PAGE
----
Becoming a science nerd…

Sometimes joining platforms like Twitter can lead to highly unexpected, but really great opportunities. One of those opportunities is being mentored by someone who I consider to be one of the lead experts in testing: Michael Bolton.

I’m a professional tester for quite a few years. But lately I had the feeling that something was “off”. In the Netherlands most approaches focus on organizing testing. People came accustomed with getting scripted test cases, mostly based on formal test design techniques. Yet, these artifacts and techniques are tools and require an immense amount of time. Customer quality satisfaction often became heavily overshadowed by the high financial investment that comes with testing a product this way. This didn’t quite suite the way i want to be of service to my clients.

My question: Is there an approach which sustains, or maybe even elevating the satisfaction of my customers, without having negative impact on my services?

Well, I found out there is! Just a few months after i first came in contact with Michael Bolton i participated in the Rapid Software Testing course. The course was held in Amsterdam in juli 2010.

Some of the key elements why i personally enjoyed this course:

  • high level of interactivity;
  • safe environment to succeed, but especially to fail (which is key factor for learning);
  • very cognitively engaging!;
  • hands-on experience;

Some of the things i took home with me and now help me on daily basis:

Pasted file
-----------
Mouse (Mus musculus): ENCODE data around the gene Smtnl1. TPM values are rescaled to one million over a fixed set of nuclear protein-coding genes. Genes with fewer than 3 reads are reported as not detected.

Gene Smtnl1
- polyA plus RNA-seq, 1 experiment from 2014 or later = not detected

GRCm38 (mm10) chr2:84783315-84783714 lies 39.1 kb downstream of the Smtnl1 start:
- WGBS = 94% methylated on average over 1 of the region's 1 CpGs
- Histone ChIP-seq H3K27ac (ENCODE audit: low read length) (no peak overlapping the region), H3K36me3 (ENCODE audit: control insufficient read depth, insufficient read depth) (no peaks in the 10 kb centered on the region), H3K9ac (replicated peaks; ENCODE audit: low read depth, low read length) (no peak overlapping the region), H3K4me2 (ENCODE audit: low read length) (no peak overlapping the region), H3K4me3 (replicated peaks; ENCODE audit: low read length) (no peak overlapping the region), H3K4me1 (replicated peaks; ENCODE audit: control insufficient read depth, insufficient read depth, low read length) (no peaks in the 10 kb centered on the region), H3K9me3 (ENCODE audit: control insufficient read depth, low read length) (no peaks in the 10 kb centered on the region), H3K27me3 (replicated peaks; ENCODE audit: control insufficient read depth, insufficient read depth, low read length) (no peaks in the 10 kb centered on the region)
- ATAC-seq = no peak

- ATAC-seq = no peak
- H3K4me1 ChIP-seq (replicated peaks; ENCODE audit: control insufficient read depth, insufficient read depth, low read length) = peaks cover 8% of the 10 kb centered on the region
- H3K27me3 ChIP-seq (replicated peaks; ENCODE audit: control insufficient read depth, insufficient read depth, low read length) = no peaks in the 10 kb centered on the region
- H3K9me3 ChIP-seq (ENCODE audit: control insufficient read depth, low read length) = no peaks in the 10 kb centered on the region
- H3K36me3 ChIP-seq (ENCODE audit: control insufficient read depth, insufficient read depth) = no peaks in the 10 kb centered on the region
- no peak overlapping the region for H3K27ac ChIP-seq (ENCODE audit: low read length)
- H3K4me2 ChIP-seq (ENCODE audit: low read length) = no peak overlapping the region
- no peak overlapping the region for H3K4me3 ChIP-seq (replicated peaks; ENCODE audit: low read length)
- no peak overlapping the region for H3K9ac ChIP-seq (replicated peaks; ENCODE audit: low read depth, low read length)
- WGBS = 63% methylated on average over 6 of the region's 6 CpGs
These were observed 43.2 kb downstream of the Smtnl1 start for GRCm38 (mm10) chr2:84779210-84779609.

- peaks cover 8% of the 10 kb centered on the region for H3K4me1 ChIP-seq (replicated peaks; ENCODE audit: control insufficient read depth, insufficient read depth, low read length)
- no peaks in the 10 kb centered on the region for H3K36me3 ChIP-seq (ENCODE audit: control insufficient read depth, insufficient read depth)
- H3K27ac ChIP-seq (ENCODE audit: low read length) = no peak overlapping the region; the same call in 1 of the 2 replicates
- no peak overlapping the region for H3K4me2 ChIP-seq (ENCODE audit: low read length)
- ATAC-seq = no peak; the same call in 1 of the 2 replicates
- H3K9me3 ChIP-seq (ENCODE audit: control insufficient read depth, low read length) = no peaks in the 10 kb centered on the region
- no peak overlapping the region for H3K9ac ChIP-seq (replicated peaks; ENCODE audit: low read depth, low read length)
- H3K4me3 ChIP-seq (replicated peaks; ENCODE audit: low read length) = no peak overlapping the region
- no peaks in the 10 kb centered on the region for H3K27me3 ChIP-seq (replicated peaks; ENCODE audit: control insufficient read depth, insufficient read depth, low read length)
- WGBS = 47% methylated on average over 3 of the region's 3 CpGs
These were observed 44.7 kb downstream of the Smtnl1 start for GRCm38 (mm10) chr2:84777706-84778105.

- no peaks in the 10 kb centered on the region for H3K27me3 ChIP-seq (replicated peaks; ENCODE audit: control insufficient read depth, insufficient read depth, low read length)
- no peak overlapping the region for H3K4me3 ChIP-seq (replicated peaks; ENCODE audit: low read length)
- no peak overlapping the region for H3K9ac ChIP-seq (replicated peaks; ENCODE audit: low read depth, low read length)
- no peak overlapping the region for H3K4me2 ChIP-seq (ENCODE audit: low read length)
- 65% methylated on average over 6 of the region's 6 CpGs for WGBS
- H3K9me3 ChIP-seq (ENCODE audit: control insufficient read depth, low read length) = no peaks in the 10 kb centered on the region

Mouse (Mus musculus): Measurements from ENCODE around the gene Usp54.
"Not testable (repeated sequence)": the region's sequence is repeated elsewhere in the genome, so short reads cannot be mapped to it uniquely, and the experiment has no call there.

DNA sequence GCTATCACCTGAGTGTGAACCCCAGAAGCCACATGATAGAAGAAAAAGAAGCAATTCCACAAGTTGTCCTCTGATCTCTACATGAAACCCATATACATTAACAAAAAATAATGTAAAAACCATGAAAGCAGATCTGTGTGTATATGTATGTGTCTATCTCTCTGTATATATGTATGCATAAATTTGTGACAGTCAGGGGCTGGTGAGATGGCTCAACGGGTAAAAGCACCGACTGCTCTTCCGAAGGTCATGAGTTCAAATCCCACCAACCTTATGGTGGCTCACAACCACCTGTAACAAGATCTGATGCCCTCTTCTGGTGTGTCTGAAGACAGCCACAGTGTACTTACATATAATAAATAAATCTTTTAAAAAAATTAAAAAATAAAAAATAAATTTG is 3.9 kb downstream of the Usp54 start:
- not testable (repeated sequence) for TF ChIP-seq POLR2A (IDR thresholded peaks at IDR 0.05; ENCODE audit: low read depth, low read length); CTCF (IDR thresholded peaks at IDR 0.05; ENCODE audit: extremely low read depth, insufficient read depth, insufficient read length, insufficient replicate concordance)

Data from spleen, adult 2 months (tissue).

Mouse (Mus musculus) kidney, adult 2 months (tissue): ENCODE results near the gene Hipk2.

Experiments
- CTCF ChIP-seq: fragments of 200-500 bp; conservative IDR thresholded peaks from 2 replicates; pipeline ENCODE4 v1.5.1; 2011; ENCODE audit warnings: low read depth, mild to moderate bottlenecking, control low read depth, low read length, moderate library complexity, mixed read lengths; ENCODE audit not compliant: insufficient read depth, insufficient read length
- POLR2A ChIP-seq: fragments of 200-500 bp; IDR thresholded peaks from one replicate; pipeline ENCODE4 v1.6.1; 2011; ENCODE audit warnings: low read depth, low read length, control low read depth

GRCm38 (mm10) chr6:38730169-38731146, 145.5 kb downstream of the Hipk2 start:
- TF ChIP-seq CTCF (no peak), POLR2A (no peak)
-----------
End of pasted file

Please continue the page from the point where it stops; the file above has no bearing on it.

• heuristics. Not that I didn’t apply them before the course, but now that I’m aware of them I tend to utilize them better.
  • models. We all creat models in our mind. During the course I became more aware that my personal models are also fallible. I now actively question my models, just like I would question every other phisical artifact which describes a product.
  • oracles. They help me to recognize a problem. This course made me aware of the many oracles that I took for granted (or took as a “fact”).
  • recognizing and managing bias. We have so many that we’re unaware of. Many which influence our daily behavior.

This is just the tip of the iceberg. There is so much more to talk about. Take my advice, take a peek at the RST slides, which are freely available, and you know what I mean:

Best of all… the course didn’t stop after these three days! Both Michael and James offered their assistance whenever you feel stuck or need reflection of ideas…

One of the best things this course and all the conversations on Twitter instignated is my interest for science. Especially cognitive science. This new experience resulted in me actually reading my first book. Yes, at age of 33 i started reading. Ofcourse, i read before. But that was more to kill time. Now I really read out of interest. Actually, the first book I ever bought online is “Secrets of a Buccanneer Scholar” by James Bach. When I was reading it, I thought “hey, this is my life story!”… But I will blog about that some other time. Nevertheless, my book collection is still growing!…

Michael, thank you for enlightening my thoughts about testing. Back then, during the course, and still now. Thanks for making me a science nerd instead of ‘just’ a test nerd 😉

PS. I noticed that i didn’t even mentioned “Exploratory Testing” ones. Well, to me it’s more important about why, when and how you do it than how you call it 😉

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